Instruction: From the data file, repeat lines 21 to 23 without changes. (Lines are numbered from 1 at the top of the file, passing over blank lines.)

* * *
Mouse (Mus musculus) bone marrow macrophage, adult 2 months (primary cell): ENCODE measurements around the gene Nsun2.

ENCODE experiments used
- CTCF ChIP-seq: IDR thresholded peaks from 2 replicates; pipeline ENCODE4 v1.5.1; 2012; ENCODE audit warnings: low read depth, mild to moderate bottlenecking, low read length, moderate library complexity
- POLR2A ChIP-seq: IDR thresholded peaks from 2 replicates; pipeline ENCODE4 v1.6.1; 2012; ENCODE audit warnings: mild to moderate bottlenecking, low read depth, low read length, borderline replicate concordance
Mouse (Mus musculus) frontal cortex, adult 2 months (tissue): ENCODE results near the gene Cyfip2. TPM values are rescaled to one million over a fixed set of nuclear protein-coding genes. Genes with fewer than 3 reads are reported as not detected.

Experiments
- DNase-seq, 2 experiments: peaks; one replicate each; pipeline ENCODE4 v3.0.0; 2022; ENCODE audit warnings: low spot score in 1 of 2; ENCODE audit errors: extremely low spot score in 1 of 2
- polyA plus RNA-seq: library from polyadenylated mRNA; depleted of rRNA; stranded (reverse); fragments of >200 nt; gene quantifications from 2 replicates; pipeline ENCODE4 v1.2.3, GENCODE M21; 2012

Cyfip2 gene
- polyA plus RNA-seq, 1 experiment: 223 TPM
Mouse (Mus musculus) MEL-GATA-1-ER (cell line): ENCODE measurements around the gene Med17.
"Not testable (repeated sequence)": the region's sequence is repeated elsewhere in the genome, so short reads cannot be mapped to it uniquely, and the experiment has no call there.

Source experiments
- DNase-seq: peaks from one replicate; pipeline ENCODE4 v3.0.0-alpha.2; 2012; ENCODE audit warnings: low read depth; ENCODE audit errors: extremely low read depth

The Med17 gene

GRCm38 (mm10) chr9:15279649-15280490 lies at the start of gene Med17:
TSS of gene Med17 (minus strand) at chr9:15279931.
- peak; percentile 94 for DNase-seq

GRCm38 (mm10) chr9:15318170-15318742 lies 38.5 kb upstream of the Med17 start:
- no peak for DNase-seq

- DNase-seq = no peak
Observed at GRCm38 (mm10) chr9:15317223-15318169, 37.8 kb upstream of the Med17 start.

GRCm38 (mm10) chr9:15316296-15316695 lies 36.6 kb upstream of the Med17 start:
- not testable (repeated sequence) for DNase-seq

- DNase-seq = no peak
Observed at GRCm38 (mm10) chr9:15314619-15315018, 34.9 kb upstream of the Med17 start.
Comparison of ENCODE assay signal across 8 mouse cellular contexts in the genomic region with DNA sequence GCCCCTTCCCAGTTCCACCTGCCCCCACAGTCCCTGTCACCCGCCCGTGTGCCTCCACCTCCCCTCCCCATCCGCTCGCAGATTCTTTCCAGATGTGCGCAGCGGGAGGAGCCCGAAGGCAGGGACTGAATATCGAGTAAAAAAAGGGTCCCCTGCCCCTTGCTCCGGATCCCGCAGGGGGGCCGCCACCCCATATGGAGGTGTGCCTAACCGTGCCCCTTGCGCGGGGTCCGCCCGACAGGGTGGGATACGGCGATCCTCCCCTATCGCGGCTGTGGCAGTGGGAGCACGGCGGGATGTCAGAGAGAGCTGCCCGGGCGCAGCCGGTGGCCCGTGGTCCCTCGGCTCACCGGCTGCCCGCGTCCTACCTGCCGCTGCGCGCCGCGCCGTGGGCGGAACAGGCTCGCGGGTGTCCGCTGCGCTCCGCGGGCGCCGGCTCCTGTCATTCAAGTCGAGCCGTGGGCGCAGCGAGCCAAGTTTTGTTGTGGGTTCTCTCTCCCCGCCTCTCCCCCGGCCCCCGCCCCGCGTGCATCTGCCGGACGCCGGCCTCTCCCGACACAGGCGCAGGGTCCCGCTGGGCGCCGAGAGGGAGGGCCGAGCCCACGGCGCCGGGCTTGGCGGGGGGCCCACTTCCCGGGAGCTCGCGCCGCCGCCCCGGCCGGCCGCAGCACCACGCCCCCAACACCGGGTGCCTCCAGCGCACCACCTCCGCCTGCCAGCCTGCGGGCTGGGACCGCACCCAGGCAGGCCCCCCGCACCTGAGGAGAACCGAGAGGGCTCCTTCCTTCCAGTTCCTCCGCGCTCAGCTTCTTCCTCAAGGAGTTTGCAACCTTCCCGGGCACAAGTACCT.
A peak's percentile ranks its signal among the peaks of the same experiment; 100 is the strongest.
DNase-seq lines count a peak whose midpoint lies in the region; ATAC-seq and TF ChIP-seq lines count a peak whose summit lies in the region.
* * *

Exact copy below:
- DNase-seq = no peak
Observed at GRCm38 (mm10) chr9:15317223-15318169, 37.8 kb upstream of the Med17 start.

GRCm38 (mm10) chr9:15316296-15316695 lies 36.6 kb upstream of the Med17 start: